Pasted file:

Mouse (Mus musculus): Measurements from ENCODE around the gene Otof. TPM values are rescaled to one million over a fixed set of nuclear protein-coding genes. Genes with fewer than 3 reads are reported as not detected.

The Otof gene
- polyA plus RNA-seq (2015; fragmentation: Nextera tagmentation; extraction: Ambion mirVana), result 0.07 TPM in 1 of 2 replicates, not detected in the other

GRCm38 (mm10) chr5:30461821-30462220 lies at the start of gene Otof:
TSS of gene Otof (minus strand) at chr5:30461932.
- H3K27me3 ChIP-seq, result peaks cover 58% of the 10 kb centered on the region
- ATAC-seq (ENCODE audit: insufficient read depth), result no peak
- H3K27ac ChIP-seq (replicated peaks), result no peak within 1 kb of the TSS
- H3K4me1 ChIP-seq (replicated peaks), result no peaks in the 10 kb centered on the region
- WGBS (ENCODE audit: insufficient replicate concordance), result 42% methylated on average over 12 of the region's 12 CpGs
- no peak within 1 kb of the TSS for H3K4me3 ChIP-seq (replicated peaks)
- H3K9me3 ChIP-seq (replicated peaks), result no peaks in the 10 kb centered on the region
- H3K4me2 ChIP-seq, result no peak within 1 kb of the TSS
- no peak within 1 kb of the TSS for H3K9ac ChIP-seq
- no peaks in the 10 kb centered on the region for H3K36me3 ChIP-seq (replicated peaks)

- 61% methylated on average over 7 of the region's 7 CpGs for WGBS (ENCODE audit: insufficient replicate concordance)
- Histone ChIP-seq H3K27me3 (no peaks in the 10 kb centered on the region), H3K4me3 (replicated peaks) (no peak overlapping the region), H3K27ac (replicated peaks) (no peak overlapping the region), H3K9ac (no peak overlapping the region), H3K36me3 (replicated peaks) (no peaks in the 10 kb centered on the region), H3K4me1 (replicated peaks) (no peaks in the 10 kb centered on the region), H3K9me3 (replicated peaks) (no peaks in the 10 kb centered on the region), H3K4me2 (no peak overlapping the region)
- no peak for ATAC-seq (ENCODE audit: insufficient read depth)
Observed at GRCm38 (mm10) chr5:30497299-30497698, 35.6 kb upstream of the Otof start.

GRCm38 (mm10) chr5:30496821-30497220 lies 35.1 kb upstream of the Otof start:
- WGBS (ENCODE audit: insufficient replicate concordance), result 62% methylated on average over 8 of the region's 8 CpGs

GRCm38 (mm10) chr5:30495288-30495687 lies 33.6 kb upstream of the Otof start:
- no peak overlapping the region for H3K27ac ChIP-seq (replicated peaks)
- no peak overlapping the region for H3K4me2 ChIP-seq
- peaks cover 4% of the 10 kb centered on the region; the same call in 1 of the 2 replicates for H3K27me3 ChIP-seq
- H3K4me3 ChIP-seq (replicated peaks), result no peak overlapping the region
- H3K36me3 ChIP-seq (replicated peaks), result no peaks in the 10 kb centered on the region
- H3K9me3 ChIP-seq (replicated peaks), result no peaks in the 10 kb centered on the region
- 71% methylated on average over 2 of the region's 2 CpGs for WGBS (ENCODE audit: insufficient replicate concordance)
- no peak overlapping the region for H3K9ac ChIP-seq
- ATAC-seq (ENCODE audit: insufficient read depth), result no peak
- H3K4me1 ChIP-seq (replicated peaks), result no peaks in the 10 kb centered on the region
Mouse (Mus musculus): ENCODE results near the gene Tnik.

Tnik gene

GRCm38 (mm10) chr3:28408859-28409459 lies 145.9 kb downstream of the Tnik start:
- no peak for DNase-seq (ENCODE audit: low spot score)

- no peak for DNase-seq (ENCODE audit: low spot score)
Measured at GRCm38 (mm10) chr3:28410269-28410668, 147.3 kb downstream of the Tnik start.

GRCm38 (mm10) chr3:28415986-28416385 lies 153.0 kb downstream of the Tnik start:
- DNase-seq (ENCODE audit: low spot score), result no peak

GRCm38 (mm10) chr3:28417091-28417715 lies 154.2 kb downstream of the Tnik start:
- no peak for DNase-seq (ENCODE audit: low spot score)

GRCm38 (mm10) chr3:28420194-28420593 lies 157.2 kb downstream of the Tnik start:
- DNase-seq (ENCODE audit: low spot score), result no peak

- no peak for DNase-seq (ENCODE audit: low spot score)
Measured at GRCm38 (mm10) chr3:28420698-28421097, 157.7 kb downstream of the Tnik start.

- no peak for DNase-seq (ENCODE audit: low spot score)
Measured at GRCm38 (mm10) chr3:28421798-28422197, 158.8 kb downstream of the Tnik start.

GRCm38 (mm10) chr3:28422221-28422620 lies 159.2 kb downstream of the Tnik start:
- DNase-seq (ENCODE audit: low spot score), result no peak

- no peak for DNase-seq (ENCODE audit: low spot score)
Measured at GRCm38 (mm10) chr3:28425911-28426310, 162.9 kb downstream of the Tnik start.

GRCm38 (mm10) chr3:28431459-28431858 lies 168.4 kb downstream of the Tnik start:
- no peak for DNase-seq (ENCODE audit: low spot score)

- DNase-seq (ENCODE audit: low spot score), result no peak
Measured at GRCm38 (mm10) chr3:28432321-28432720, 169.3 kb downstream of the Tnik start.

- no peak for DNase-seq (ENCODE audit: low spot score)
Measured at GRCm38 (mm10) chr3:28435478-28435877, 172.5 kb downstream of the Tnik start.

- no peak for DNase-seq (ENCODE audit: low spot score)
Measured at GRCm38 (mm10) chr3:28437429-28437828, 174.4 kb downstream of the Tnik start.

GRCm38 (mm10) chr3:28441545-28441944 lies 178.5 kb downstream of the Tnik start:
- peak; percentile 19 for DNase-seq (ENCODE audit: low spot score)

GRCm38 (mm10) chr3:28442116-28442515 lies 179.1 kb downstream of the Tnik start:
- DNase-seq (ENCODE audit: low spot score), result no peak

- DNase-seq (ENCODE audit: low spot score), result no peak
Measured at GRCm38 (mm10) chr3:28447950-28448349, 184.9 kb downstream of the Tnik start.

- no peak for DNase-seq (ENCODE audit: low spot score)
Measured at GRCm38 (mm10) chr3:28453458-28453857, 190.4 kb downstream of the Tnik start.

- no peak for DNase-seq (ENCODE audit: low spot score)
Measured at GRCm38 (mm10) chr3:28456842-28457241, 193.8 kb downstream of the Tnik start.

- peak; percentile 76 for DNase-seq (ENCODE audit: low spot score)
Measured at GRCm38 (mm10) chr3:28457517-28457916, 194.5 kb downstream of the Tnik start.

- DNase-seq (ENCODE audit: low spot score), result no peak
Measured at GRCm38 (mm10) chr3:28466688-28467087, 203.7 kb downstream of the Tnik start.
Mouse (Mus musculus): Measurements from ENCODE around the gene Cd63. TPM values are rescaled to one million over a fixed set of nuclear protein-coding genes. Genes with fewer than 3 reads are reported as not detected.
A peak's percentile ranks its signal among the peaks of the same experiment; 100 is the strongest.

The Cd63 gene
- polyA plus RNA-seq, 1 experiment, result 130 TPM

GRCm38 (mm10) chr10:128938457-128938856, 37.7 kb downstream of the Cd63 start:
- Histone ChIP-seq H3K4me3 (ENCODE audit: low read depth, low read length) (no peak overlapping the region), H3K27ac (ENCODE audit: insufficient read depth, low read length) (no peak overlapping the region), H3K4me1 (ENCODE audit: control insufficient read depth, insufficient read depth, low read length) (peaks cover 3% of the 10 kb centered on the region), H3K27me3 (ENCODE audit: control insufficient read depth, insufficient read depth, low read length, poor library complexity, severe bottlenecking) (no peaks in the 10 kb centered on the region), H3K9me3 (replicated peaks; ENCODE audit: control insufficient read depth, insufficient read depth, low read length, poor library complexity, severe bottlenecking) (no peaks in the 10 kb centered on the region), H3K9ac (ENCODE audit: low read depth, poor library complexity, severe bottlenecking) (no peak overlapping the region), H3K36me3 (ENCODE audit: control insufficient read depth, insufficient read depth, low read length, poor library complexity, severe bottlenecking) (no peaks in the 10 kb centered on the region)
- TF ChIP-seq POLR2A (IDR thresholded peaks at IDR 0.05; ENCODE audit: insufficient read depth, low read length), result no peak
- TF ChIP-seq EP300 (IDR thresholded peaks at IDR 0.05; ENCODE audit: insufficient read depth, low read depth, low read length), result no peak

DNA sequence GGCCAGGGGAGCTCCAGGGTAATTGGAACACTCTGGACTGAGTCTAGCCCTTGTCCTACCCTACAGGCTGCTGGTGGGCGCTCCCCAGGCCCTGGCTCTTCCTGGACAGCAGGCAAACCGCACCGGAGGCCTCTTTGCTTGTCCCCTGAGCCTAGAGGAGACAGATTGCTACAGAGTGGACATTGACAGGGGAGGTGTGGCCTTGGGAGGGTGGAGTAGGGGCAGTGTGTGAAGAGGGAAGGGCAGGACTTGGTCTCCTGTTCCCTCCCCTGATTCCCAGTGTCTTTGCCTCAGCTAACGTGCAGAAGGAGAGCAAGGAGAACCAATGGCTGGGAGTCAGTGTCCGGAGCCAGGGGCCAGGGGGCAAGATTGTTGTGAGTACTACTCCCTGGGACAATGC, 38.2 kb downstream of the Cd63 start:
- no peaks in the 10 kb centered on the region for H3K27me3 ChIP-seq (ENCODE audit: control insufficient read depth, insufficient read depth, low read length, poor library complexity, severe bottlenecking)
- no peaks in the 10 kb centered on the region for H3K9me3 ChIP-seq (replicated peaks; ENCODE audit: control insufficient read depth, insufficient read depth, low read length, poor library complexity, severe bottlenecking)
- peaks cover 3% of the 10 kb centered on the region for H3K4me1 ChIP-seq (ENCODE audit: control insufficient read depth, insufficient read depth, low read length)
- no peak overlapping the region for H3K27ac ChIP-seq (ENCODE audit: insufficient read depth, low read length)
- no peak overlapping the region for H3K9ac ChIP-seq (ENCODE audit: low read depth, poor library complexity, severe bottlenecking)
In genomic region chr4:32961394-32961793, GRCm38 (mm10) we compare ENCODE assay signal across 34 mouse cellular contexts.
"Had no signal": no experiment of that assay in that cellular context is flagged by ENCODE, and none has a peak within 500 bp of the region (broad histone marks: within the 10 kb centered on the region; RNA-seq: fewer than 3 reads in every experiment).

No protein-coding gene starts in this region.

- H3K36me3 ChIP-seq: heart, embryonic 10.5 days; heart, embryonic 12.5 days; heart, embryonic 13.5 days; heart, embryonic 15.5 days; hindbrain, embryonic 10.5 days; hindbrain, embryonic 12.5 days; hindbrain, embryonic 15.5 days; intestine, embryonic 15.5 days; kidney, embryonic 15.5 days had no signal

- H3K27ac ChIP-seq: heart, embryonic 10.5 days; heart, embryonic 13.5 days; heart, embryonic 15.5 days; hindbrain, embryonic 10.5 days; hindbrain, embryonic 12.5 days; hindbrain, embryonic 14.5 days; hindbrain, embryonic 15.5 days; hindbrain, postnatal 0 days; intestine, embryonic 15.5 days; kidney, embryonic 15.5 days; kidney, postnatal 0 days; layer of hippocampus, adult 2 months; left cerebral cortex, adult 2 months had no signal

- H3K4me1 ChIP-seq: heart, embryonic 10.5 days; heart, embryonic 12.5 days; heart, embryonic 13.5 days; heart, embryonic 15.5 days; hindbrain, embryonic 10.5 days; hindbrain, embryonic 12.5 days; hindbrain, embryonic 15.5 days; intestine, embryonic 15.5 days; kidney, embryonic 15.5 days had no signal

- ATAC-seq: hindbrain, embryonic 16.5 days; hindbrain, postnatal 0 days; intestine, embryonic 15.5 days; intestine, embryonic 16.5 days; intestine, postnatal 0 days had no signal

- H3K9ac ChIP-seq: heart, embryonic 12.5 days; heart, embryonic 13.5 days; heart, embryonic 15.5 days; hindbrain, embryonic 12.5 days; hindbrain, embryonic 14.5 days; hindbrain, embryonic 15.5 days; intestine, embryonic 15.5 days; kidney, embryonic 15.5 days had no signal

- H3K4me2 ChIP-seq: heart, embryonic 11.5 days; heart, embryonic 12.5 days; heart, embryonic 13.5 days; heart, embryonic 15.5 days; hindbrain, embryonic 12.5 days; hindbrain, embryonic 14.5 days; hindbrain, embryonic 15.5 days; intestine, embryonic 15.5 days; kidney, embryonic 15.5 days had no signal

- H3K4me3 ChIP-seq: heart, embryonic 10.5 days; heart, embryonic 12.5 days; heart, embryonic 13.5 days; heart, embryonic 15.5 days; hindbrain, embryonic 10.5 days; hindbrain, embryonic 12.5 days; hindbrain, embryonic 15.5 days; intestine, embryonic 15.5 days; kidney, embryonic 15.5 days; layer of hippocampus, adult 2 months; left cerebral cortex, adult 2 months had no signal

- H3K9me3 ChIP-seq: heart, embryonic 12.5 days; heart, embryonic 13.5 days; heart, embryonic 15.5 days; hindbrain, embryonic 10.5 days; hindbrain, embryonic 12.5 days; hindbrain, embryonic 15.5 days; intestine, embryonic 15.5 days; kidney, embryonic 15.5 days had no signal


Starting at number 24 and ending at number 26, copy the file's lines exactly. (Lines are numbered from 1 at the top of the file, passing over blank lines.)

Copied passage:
- no peak overlapping the region for H3K4me2 ChIP-seq
- peaks cover 4% of the 10 kb centered on the region; the same call in 1 of the 2 replicates for H3K27me3 ChIP-seq
- H3K4me3 ChIP-seq (replicated peaks), result no peak overlapping the region